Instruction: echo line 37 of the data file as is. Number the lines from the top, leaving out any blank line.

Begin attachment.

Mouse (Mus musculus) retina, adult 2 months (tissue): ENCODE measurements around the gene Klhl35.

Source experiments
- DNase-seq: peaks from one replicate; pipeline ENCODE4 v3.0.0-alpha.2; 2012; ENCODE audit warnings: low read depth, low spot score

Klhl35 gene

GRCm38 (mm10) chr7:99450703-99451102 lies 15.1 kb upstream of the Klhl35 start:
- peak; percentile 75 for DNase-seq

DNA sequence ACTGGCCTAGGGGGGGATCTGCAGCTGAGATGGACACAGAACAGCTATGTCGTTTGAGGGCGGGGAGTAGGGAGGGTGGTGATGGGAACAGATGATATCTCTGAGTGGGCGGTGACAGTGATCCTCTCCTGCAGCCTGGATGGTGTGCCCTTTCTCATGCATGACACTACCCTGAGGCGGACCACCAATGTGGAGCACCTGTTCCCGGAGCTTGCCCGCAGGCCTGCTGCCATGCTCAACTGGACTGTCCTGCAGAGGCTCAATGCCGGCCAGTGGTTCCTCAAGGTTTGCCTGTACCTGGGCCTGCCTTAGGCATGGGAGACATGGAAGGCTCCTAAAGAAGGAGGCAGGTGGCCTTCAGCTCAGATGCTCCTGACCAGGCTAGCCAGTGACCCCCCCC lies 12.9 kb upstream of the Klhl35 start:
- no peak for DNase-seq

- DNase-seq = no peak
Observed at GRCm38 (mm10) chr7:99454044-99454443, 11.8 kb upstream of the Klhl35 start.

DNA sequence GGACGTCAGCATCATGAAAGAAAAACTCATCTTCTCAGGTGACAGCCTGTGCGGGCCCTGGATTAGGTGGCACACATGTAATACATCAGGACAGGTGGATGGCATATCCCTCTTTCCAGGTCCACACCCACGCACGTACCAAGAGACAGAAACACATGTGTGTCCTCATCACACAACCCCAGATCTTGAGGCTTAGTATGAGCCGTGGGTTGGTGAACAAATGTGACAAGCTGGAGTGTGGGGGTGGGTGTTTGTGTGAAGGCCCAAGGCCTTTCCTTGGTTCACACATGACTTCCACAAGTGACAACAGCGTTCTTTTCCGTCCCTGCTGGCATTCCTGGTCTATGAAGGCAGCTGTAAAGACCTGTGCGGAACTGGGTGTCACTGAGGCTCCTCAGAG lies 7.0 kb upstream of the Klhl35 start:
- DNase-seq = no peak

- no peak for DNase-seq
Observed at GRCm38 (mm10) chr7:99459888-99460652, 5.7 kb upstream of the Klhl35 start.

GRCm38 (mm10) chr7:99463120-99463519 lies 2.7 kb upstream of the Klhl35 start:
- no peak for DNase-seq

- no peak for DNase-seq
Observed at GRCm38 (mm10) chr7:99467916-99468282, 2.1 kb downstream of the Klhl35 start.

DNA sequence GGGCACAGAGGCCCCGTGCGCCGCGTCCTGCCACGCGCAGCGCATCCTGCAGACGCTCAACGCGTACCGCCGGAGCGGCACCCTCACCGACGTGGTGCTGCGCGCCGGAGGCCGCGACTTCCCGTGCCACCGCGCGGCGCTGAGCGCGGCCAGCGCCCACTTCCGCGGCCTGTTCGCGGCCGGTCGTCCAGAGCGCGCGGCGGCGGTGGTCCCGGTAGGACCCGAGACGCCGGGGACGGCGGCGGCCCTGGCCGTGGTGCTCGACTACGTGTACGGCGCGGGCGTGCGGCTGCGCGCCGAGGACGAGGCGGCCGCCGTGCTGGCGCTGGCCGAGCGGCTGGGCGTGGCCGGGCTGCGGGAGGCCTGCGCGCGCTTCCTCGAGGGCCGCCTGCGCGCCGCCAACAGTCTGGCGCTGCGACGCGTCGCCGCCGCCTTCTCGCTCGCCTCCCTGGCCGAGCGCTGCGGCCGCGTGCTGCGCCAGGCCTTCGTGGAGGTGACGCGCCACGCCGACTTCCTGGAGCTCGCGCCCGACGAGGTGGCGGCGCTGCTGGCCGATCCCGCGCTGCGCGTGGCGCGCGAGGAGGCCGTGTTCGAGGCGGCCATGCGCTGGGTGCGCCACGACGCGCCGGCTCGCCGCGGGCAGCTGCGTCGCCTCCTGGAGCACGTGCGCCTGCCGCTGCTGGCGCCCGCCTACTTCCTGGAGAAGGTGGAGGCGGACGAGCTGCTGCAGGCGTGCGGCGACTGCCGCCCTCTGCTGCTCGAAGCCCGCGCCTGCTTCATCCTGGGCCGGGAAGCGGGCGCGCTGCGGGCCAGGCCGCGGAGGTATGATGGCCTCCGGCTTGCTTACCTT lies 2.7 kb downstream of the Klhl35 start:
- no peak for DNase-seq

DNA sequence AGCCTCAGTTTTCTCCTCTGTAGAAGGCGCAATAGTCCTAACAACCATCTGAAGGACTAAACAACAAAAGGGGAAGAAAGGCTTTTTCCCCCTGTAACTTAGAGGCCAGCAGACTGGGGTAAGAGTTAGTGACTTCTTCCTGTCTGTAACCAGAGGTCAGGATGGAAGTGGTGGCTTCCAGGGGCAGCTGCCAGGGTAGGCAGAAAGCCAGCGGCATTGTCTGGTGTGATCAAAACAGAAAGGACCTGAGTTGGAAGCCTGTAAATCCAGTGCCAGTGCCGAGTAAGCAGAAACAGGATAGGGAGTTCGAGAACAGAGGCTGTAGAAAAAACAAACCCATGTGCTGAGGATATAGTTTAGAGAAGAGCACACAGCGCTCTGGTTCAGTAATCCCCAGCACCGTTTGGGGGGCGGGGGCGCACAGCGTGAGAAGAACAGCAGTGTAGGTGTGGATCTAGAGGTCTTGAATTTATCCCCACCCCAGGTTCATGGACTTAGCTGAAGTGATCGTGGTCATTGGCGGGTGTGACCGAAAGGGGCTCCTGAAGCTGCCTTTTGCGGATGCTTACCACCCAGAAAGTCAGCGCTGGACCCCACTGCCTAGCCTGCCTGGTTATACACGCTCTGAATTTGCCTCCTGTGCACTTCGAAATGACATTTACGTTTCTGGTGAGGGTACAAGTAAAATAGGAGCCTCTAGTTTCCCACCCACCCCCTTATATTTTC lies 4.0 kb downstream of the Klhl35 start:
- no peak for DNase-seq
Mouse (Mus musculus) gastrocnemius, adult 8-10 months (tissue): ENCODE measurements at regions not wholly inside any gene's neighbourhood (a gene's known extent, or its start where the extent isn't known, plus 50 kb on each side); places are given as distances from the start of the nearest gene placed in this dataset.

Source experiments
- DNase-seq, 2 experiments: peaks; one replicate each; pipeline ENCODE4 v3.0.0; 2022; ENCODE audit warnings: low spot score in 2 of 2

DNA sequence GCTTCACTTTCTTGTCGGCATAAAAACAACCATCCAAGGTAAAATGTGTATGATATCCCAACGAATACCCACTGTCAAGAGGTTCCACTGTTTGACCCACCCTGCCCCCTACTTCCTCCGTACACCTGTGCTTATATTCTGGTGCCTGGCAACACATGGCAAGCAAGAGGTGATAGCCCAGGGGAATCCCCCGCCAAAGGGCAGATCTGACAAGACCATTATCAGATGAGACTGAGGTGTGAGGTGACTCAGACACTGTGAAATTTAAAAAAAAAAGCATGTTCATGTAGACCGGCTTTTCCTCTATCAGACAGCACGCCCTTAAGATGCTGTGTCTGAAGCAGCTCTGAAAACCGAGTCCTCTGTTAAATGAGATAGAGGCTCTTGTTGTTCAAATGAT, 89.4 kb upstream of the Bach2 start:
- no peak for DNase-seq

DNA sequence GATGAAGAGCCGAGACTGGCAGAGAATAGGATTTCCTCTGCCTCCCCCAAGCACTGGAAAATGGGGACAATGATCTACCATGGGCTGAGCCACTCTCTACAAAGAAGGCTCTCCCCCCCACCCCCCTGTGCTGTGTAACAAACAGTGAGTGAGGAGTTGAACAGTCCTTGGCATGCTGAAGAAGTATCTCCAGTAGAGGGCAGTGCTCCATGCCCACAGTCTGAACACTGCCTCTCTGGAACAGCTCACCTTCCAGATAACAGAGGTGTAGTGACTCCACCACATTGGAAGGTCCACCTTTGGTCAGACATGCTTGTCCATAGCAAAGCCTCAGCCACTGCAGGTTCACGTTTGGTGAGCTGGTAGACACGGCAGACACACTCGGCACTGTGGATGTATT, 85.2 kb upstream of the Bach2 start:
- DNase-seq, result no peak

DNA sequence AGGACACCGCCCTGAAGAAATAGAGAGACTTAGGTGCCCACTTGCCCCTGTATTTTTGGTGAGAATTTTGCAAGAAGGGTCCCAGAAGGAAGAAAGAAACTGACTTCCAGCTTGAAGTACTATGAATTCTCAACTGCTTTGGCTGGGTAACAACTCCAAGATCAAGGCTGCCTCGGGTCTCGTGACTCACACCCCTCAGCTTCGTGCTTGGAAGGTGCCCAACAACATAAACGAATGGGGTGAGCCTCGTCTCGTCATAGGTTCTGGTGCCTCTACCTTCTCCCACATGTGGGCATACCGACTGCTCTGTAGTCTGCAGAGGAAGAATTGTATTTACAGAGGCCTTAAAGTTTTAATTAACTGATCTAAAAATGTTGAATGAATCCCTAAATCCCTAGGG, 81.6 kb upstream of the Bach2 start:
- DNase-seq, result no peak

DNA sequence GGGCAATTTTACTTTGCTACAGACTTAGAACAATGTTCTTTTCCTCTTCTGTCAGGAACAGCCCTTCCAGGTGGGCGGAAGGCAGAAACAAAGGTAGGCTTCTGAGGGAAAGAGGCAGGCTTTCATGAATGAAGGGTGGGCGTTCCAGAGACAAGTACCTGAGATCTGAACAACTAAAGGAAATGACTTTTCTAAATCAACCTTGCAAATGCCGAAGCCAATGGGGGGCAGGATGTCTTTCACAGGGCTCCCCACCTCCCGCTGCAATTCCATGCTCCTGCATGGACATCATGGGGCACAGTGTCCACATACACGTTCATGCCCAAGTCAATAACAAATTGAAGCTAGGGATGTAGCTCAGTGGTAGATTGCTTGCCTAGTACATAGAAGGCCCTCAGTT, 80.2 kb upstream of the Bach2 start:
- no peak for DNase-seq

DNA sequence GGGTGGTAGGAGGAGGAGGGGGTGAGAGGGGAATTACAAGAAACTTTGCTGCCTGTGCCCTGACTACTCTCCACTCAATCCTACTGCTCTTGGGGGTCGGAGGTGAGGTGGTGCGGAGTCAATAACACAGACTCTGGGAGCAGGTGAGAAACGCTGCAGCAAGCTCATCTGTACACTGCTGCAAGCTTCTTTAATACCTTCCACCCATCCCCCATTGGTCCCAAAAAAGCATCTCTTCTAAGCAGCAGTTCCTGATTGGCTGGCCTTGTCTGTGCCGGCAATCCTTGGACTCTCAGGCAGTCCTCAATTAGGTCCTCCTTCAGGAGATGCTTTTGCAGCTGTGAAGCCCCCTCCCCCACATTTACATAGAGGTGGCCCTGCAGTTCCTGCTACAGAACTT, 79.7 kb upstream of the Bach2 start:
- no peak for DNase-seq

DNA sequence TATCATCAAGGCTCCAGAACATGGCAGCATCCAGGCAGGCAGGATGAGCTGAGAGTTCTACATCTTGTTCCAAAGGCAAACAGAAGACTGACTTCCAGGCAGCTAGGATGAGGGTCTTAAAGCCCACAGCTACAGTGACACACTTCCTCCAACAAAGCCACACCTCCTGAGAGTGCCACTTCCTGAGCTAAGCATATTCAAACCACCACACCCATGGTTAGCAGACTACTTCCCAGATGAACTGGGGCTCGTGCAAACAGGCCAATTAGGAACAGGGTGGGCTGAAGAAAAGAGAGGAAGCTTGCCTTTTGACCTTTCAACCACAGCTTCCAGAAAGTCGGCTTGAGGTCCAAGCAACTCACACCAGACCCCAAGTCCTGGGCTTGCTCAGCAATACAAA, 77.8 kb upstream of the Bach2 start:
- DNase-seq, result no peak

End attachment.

- DNase-seq, result no peak